Burdock and salsify look quite similar, and are frequently confused and mislabeled. I find, when correctly labeled, salsify has a subtler taste than burdock. Burdock, also known as gobo (the Japanese for it), has a more assertive, “root-ier” taste.
Juice of 1/2 lemon
1/2 pound burdock root
2 cups stock (vegetable or chicken, or a combination of stock and water)
1 clove of garlic, peeled, split, and de-germed
1 good-sized sprig of thyme
Add the lemon juice to just enough water to hold the burdock when peeled and cut.
Peel the burdock and cut into 2 1/2 inch long pieces. Drop these into the acidulated water.
Put the stock into a saucepan that will hold the burdock without them getting lost. Add the garlic and thyme, then the burdock. Pour in half the lemon water, or just add a fresh squeezing of juice from the other half lemon.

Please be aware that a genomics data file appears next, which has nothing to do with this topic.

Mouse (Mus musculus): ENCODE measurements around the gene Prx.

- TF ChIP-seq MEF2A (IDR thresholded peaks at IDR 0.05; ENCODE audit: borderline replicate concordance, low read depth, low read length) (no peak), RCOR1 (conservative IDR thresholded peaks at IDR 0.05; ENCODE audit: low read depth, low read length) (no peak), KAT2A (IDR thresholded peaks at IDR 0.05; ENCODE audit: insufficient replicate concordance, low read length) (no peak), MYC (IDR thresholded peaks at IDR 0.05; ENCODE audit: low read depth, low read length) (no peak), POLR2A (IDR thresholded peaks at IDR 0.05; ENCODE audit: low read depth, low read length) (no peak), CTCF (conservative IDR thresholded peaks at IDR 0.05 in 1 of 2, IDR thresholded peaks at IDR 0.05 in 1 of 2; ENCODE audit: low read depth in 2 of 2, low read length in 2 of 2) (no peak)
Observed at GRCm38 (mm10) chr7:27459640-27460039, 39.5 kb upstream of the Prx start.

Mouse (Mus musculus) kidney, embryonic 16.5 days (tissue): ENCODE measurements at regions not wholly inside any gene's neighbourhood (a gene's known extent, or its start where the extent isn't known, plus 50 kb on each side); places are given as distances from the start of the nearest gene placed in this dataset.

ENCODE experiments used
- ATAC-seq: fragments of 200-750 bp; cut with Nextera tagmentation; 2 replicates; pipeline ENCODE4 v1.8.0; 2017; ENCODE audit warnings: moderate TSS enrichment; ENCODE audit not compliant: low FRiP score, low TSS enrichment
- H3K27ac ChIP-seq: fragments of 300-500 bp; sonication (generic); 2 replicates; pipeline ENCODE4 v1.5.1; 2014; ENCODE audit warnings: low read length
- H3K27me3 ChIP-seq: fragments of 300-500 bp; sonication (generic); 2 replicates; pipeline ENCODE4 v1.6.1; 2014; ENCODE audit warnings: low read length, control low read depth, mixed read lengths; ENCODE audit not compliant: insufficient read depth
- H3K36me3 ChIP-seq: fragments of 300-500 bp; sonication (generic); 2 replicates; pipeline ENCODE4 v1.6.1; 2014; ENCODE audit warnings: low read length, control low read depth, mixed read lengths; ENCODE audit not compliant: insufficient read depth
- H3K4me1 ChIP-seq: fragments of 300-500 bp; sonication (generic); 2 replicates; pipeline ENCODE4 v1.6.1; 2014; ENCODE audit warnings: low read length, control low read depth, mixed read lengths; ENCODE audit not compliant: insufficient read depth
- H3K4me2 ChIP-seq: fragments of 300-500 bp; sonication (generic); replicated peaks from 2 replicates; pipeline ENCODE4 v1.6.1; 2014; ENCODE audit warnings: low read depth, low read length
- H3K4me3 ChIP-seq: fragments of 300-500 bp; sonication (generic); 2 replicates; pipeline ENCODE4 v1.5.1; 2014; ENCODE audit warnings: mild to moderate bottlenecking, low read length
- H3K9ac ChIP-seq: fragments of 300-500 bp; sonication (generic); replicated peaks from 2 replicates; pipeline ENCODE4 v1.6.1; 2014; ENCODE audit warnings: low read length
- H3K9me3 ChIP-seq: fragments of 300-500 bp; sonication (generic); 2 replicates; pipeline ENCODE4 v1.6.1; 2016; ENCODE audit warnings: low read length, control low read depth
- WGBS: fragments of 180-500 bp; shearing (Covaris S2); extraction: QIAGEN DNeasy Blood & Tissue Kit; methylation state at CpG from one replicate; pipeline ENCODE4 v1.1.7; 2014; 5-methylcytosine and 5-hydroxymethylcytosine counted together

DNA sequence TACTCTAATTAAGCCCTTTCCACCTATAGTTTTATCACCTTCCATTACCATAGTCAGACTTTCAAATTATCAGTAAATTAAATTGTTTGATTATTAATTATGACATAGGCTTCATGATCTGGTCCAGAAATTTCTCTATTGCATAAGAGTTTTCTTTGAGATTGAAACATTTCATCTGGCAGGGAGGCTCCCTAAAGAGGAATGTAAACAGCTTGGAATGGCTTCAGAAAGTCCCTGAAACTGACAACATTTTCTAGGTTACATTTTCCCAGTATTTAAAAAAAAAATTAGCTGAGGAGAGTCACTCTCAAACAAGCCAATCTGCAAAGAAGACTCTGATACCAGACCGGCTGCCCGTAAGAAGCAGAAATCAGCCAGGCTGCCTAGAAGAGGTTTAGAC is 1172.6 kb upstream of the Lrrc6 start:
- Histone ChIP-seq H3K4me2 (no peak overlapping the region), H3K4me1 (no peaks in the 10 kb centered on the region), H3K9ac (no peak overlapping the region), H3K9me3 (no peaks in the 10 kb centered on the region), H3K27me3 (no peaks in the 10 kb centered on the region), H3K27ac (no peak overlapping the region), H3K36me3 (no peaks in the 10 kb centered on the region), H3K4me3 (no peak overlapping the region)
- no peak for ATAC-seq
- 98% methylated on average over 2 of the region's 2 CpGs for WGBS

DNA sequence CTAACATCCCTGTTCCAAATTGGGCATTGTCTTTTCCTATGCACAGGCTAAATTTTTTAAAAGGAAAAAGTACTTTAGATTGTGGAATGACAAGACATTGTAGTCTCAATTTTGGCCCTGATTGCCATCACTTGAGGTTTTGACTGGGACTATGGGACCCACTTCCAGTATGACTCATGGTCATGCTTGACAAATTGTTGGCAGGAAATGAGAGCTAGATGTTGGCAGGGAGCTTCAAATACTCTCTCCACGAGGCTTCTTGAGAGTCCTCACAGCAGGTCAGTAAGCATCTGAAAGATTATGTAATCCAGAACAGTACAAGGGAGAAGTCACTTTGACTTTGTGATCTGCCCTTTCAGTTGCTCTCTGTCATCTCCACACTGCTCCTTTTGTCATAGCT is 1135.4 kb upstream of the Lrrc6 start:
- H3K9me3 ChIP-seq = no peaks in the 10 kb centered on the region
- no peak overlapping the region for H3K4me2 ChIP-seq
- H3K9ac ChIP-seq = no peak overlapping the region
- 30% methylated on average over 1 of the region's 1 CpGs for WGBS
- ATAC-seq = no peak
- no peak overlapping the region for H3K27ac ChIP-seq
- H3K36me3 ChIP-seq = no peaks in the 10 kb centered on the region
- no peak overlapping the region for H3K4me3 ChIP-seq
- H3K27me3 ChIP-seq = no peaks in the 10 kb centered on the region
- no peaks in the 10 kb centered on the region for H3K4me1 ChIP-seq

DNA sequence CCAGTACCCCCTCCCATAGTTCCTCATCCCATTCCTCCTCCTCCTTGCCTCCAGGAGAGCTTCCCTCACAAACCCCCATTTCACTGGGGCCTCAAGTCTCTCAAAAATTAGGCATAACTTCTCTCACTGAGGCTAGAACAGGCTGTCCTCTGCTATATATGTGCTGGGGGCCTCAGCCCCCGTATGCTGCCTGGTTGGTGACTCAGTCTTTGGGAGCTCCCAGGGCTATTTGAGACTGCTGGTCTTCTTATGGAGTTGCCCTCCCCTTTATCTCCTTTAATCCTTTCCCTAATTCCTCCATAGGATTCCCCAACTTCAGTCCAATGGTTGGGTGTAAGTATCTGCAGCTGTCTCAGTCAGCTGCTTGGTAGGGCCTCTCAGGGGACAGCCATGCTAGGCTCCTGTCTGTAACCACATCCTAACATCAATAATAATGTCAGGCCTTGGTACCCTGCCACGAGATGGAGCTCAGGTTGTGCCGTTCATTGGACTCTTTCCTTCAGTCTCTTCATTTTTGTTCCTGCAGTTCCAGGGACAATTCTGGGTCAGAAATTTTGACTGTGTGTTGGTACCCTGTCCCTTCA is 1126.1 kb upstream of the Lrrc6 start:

Bring the pan to a boil, and then reduce the heat to simmer. Cook 20- 30 minutes or until the burdock is tender. (Salsify is less predictable and requires more frequent checking. It goes from almost done to mush in minutes. Gently simmer and start checking after 15 minutes)
Remove the vegetables from the pan when tender, and reduce any remaining liquid to form a light glaze.
Return the vegetables to the pan and toss to coat.
At this point, salsify is ready to eat as is, and burdock is ready to go into a dish with other ingredients. Salsify goes well with fish, chicken, artichokes, asparagus, or a combination of the above.
Burdock pairs well with whole grains and mushrooms.